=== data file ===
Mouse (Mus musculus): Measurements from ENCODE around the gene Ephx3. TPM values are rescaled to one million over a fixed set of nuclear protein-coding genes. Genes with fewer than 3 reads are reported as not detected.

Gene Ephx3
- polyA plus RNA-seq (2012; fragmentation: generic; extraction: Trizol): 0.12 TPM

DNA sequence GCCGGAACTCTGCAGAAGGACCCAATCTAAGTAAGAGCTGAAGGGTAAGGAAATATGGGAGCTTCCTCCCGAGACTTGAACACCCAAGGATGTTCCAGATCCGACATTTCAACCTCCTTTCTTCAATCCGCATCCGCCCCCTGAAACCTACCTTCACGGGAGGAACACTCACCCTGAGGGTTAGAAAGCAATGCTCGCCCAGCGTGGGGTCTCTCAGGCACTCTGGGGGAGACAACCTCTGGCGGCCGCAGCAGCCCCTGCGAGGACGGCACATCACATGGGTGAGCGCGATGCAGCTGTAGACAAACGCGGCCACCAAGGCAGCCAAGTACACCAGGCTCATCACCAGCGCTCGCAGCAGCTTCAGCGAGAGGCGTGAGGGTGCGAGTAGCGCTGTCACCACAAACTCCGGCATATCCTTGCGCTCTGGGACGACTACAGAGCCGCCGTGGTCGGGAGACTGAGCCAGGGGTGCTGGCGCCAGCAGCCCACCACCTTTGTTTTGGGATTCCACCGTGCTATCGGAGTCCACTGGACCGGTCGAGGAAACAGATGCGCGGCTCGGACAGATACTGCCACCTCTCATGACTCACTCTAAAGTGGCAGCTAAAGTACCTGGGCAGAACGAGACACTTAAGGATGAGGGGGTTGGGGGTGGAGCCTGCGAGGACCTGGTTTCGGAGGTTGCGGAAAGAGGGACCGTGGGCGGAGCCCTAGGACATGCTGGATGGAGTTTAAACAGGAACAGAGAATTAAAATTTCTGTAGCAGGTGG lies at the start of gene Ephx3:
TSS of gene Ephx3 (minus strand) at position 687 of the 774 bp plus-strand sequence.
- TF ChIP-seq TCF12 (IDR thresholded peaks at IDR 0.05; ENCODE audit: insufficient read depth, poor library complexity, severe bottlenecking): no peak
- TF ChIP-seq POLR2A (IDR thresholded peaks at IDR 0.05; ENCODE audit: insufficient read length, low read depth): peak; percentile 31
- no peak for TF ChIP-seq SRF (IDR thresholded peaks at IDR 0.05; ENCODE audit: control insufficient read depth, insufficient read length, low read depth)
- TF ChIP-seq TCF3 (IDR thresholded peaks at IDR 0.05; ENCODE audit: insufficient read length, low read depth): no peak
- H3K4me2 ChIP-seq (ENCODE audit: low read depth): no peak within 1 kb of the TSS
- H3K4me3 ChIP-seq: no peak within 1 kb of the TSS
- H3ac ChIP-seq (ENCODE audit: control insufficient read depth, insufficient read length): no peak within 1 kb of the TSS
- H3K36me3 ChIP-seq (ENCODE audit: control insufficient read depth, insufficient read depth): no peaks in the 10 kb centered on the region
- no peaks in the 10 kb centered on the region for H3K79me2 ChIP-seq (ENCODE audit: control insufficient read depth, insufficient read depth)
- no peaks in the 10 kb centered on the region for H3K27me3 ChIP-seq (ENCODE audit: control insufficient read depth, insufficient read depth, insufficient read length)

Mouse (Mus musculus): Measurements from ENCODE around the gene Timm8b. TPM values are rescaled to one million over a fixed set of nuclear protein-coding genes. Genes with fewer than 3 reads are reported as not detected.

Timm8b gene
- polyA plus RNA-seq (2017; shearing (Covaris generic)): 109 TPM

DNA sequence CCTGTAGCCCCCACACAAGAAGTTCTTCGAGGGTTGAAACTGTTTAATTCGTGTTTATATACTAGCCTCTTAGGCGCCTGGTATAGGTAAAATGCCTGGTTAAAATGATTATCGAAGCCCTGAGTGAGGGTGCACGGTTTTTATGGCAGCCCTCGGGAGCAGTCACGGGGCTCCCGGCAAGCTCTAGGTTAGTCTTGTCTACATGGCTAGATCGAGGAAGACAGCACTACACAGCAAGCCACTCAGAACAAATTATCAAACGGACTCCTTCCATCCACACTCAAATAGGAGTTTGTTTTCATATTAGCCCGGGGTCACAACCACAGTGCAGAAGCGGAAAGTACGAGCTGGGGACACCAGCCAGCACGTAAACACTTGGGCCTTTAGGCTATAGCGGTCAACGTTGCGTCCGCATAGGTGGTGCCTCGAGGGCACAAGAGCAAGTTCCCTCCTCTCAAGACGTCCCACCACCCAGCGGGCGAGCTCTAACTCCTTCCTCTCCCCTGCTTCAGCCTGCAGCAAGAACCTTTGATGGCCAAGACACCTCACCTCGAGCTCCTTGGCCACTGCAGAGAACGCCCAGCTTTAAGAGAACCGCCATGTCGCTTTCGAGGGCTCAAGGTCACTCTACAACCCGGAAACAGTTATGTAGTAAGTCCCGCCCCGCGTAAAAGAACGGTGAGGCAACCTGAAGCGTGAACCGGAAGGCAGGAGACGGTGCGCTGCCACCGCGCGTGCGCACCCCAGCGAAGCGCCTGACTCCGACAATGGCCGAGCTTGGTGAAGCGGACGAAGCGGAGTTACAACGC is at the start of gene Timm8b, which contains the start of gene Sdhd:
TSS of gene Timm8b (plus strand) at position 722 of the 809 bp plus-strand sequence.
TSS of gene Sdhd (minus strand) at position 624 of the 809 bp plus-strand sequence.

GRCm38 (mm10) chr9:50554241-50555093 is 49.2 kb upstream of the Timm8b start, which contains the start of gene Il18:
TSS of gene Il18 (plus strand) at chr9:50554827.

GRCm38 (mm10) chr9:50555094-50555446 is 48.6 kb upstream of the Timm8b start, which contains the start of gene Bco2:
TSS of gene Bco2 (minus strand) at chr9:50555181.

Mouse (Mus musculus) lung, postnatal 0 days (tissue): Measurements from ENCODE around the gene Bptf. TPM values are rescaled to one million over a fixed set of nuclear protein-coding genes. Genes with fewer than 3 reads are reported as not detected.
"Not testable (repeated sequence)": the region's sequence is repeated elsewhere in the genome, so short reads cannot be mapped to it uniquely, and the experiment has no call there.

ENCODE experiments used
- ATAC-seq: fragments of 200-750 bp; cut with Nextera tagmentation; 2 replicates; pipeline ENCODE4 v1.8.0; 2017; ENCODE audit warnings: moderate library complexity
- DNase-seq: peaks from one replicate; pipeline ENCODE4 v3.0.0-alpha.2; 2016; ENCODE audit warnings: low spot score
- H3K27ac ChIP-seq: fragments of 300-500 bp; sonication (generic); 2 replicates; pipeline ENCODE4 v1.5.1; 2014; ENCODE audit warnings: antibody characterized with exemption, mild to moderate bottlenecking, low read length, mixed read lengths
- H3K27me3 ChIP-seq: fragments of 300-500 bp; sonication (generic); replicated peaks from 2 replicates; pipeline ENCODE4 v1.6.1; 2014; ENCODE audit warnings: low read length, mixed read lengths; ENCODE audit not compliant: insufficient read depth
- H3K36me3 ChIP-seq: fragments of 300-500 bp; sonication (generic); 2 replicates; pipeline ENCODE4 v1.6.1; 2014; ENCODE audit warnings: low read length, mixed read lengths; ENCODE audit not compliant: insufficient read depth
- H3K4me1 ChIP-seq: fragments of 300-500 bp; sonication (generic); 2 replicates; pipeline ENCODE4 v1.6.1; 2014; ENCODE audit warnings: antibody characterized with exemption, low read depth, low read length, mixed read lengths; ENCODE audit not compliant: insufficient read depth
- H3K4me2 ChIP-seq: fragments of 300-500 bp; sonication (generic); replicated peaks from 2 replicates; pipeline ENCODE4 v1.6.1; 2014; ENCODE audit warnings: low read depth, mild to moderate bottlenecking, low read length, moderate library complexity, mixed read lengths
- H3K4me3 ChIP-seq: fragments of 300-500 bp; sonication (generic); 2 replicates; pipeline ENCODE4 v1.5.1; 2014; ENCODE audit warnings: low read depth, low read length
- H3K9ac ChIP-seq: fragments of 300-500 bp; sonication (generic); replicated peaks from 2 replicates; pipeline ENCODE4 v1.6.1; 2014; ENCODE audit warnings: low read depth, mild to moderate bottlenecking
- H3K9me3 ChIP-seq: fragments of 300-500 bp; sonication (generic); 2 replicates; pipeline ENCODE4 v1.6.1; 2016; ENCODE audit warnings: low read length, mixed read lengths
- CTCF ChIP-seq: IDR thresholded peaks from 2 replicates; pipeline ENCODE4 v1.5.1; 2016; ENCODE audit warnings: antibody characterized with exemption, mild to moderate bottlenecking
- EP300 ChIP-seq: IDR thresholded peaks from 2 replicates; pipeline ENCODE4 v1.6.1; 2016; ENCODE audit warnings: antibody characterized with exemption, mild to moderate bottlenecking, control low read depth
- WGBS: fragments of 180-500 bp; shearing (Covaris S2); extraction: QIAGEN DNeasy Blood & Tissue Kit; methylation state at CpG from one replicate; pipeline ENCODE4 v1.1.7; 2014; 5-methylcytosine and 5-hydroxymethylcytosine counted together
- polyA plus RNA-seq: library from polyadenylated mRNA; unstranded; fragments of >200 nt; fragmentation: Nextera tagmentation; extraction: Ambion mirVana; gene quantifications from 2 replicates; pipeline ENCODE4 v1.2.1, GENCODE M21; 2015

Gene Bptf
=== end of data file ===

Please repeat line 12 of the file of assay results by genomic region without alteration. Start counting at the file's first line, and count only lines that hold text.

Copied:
- H3ac ChIP-seq (ENCODE audit: control insufficient read depth, insufficient read length): no peak within 1 kb of the TSS